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Paperboy  1937-1942

Wellston, St. Louis County, Missouri

  The small gray box 'barely visible', sticking out to the left of the Streetcar is Abe Balk’s Newspaper Stand.  This story is not about Abe’s Newspaper stand.


   If you bought a Newspaper in Wellston at the Wellston Terminal and the Hodiamont Streetcar tracks, you knew Abe Balk. Abe had the busiest news stand in St. Louis County. Everyone said Hello to Abe.  Abe was from Russia, He immigrated with his mother and sister in 1914 and they joined his father who arrived first. About 1915 his younger brother Dave was born in St. Louis.    

  If you SOLD Newspapers in Wellston you had to know both Abe and Dave Balk, as Dave had the distribution for the St. Louis Post-Dispatch,  Globe Democrat and the Star Times.   In our area of St. Louis City and St. Louis County.  Dave was the  Man!


  Dave Balk had always sold and distributed newspapers. As a Distributor, he ran all the Newspaper boys with discipline.  Most of us liked him as he was fair and settled many a squabble over "territorial" rights. 

We delivered papers to homes on streets in our assigned routes.  Different worlds separated by Streetcar tracks that ran North and South parallel  to the City limits of St. Louis and the Town of Wellston. Our little routes were on assigned streets.

  One thing for sure, stay off of Easton Avenue and away from the Stores, as that was Abe Balk’s Territory.   Always keep one eye open for the R----y brother’s. the were the “Bullies”.

   Next,  do not go on someone else's route, unless they failed to show up and Abe said cover the route.


You could buy or trade the previous newsboy for his route and his customers with Dave’s approval.  However, I did not need do this as my route was owned by my brother Lee, before him by brother Al and before him our brother Ray.  Dave already knew me as my brother’s used to drag me in to help out from time to time.  I knew Dave from 1937 to 1942.   


The R----y brother's route was East of mine, East of the Hodiamont Avenue, they seemed to think it was the Hodiamont Streetcar tracks.   As I "Google Earth" the nearly empty urban area today, I see that our disagreements were over just about 270 feet of street overlap on each of the five streets of my regular route.  The R----y  brothers were eight and ten years older than me, which was a tremendous difference when I was ten to eleven. Outsized and outnumbered, I learned to let them have that less than football length of each street between Cockrill and Hodiamont Avenue.   My brothers helped when I told them that my wagon was dumped and they ruined some papers, or that they stole some of my papers, while I was delivering the paper to a door, or busy collecting from a regular customer.  Brothers were not always around, so I avoided my enemies when I could, and kept a few good throwing rocks in my pockets in case I needed them.  A roll of pennies in the fist helped once or twice also.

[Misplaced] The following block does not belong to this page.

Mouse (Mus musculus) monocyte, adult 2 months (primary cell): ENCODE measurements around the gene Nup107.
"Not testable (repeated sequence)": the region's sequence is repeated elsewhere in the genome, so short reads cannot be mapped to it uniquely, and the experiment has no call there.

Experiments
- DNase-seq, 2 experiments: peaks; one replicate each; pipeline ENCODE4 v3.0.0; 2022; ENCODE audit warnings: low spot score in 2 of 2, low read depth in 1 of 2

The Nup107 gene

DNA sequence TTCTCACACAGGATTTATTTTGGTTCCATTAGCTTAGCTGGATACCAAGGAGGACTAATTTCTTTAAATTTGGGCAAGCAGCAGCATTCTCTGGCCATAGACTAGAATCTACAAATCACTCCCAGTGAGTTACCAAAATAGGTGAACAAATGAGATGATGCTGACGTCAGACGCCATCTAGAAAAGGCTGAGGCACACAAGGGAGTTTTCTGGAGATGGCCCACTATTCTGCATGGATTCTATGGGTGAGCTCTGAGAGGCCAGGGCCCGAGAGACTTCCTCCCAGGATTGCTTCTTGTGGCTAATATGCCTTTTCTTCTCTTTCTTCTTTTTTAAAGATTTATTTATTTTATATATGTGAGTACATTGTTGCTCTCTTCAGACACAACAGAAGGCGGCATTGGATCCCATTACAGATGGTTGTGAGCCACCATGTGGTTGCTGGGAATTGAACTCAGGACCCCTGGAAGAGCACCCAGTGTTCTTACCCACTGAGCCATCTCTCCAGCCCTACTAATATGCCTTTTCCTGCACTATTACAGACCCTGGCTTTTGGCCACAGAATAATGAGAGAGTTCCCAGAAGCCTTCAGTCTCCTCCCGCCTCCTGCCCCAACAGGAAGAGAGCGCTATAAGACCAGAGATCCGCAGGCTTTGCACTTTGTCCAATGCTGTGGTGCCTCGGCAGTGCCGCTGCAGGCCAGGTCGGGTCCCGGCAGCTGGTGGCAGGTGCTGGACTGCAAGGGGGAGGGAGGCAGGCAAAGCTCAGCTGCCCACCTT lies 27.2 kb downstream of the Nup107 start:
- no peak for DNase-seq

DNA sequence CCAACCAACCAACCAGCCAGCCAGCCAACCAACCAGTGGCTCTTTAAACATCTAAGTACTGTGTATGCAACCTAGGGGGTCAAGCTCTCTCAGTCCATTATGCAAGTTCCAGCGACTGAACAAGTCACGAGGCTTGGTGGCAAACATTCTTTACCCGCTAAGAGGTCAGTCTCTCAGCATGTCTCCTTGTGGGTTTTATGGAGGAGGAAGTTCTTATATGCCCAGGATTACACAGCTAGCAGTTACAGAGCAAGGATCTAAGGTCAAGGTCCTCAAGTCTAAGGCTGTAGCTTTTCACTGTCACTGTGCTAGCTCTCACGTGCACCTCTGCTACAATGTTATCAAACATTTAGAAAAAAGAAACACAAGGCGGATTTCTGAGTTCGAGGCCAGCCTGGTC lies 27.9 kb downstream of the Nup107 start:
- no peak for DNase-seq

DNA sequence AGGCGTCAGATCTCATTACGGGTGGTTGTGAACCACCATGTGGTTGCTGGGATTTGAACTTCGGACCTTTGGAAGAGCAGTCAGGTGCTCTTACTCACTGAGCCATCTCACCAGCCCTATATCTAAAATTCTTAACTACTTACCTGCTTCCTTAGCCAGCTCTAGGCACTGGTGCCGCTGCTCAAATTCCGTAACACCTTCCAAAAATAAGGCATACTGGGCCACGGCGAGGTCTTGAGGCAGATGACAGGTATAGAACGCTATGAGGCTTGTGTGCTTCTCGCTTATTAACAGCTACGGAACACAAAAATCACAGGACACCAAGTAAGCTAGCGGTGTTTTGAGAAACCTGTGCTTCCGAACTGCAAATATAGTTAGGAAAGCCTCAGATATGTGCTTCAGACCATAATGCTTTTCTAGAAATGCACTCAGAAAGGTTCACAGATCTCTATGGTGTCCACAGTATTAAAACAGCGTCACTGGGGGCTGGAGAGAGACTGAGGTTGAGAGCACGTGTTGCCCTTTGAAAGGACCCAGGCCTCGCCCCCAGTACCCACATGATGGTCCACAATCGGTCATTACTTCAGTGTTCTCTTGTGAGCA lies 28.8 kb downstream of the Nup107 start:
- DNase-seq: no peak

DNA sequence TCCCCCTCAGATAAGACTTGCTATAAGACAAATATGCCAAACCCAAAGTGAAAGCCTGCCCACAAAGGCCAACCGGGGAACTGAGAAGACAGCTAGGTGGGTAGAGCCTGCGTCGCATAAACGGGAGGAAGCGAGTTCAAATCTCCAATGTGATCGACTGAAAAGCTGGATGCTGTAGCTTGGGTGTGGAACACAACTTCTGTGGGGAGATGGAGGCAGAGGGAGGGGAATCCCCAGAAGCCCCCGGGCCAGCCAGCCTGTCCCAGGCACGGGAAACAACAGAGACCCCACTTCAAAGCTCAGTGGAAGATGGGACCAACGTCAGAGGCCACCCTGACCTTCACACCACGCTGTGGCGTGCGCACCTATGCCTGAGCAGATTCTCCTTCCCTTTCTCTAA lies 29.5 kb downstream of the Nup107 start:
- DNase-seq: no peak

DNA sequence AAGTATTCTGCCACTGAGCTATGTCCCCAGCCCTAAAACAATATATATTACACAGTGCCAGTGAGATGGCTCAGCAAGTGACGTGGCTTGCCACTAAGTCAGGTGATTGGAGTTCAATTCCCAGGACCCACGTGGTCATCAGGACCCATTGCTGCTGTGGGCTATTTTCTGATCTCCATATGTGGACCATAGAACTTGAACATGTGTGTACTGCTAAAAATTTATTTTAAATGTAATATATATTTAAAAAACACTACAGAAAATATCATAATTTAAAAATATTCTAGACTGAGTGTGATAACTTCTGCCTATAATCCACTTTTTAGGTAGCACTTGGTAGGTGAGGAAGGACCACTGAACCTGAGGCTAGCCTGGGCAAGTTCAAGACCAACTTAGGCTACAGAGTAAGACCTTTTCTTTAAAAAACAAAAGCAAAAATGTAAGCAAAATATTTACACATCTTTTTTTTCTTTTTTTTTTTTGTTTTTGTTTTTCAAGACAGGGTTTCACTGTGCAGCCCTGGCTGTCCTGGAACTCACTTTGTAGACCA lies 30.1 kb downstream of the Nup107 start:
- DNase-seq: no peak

The Sunday papers sold for ten cents.. Dave would give us what we needed for our regular customers, plus extra for those we could sell by yelling our heads off as we covered our route.   We then spent an hour or so “Stuffing” the early printed paper that came without the News into the still warm FIVE STAR news part of the Sunday edition.  After the papers were stuffed we would “roll and tie” the papers that we would later deliver to the door, or throw if they had a dog we did not get along with.   It would be just getting daylight now, about 6:30 or 7:00 AM on a Sunday.


Sometimes we had so many papers we would push one wagon and pull another.... That was tough, as I weighed less than 100 pounds and my route was up and down hills..  When we checked in for our Tally with Dave, we turned in our papers, (clean and not wet, not read or soiled) and paid Dave eight cents for each paper sold.  So, for working from about 5:00 in the Morning on a Sunday until about Noon, I could make two or three dollars including tips, if any.  Half of that went to my Mom. Pitching in for expenses at home was something we did.  We did not think about it, we just did it.  These days Pearl would be called a parent without a partner, raising five kids.  I was the youngest and we all brought home the bacon, one strip at a time.


Rain, snow, or nice weather, 52 Sundays in a row deliver the papers, or you lose the route.  The Sunday sound from the Newsboys was often “Sunday morning Post and Globe Paper”  , sounded like  “UNday  ORNing,  OST  and Globe AYPER  ERS  AHH”  The sound traveled further and it was easier to say.  Not much sleeping went on when we all hit the streets at once, with the steel wheels of the two wheel carts we called wagons and the screaming paperboys trying to get customers to the doors.  Some “customers” paid monthly, and some of them, did not pay at all...that’s a tough lesson in business for an eleven year old.

At age seven through ten, I would accompany brothers Al or Lee …get up early, help stuff papers, tie them, deliver up the steps to the porches.  I usually considered it fun and they would give me a quarter or fifty cents a day.

My brothers moved on to jobs setting pins in the Wellston Bowling Alley.  I would follow them there for more employment enlightenment and adventures. I was about twelve when I started setting pins.


Our Mom kept track of us, not just asking about school, but also what did we do at work.  She was always interested in what we did ... also how we were treated as well as, did we give a fair day's work to our boss.   Daily debriefing for sure.



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